Today, everyone knows me as Ravi Basrur. As a child growing up, I was just Kiran, one of four kids born into a poor family of sculptors in a village filled with music. There were bhajans, yakshagana, shastriya sangeet, everything. That was the soundtrack to our childhood.
My education was always rocky. I failed Class 8, skipped Class 9, and wrote Class 10 exams anyway. I never bothered checking if I passed or not.
At 14, I moved to Bangalore to learn sculpting and also to get connected to the Kannada film industry. I’d sculpt in the morning and do rounds with my keyboard in the evening. But I never got a chance. Someone told me it was the age of computers and I had no idea what that was. With my meagre savings, I got myself one. I taught myself to make jingles on the computer, but that was still not enough for me. I went to Bombay.
For a year, I sculpted idols of Jesus in the morning and visited pubs by night. I wanted to meet and play to some Bollywood biggie but I was shunned and mocked because of my small town looks and language. I did not have the ‘swag’. Every day for over an year I did this before I got a contact who would let me play. I quit my job, carried all my instruments, and got there on the Monday as discussed, only to learn that there had been a police raid the previous evening and the pub had been shut. I was shattered. There was no job, no stage, no accommodation, and I couldn’t even go back to my previous employer. I managed to reach the railway station in Thane and learnt that there had been a bomb blast that day. The police pulled me up because I looked so scruffy. They broke my guitar and tabla to check if there was a bomb but left my keyboard. Finally, I climbed into a train, sat in the toilet, and cried from Bombay to Mangalore. For sixteen hours, I was there.
My brothers were very supportive but there was family pressure and loans to be cleared. I didn’t want to give up just yet but I did not have instruments. I finally called a hospital in Mangalore and asked if they needed a kidney. Just as they were prepping me in the OT, I got scared. What if they took both my kidneys? What if I died on the table? I told them I needed to go to the toilet and fled. From there, I did odd jobs and stayed in a public toilet for one month, paying the guard Rs. 3 a day.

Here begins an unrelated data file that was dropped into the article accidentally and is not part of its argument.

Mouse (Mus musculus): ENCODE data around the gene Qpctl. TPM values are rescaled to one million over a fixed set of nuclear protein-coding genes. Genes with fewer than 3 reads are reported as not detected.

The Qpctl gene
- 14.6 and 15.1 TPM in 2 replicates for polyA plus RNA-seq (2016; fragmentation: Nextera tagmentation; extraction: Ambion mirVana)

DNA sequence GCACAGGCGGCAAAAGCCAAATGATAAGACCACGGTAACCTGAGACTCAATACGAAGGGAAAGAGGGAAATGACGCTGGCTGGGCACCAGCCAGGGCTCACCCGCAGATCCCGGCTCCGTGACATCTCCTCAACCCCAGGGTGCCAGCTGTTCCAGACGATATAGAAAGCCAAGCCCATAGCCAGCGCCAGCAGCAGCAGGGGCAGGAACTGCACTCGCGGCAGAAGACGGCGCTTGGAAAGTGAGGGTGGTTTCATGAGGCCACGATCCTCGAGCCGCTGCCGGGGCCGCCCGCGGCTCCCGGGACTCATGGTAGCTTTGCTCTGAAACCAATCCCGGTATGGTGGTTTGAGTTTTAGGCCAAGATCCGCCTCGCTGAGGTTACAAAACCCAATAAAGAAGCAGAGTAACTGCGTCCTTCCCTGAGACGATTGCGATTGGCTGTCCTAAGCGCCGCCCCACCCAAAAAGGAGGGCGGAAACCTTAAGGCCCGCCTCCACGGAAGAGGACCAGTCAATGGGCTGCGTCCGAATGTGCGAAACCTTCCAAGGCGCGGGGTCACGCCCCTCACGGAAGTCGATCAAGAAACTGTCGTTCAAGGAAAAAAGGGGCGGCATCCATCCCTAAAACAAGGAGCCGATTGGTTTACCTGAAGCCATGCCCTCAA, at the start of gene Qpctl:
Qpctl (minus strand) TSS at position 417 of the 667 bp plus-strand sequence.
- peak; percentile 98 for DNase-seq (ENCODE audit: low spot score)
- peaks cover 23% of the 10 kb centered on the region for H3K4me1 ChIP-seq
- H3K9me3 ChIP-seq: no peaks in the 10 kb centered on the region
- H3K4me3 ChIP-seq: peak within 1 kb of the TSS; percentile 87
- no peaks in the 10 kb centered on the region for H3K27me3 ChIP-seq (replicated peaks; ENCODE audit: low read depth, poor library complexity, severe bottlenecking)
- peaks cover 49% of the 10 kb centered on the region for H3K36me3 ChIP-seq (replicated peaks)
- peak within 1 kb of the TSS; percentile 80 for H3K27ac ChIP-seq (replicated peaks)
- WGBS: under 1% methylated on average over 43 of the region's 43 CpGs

Finally, I went back to Bangalore. Everyday, I went to different temples for my meals. I took up a sculpting job. I was struggling to buy even a meal. One of my friends noticed how haggard I looked, so he took me to meet a goldsmith who was also a face reader. The face reader told my friend that he’d need to get an appointment to meet me in the future. I could only laugh. In that situation, all I wanted was Rs. 10 for food, and here he spoke of appointments and fame. The man asked what I wanted. I told I needed Rs. 35,000 to buy a keyboard. He handed it over to me right there. I had met him for the first time that day. That was when I christened myself Ravi, after the man who trusted and saw something in me. After some years, my last name became my village, Basrur, which seeded music in me. I became Ravi Basrur.
After that, I did anything that came my way and finally landed an Rs. 15,000-job with a radio station where I heard the word ‘salary’ for the first time. My first movie break came with Arjun Janya Sir and I worked on 64 movies. My 65th movie was Ugramm, my first as a music director. K.G.F my recent release is the first Kannada movie with a multilingual release.
– Ravi Basrur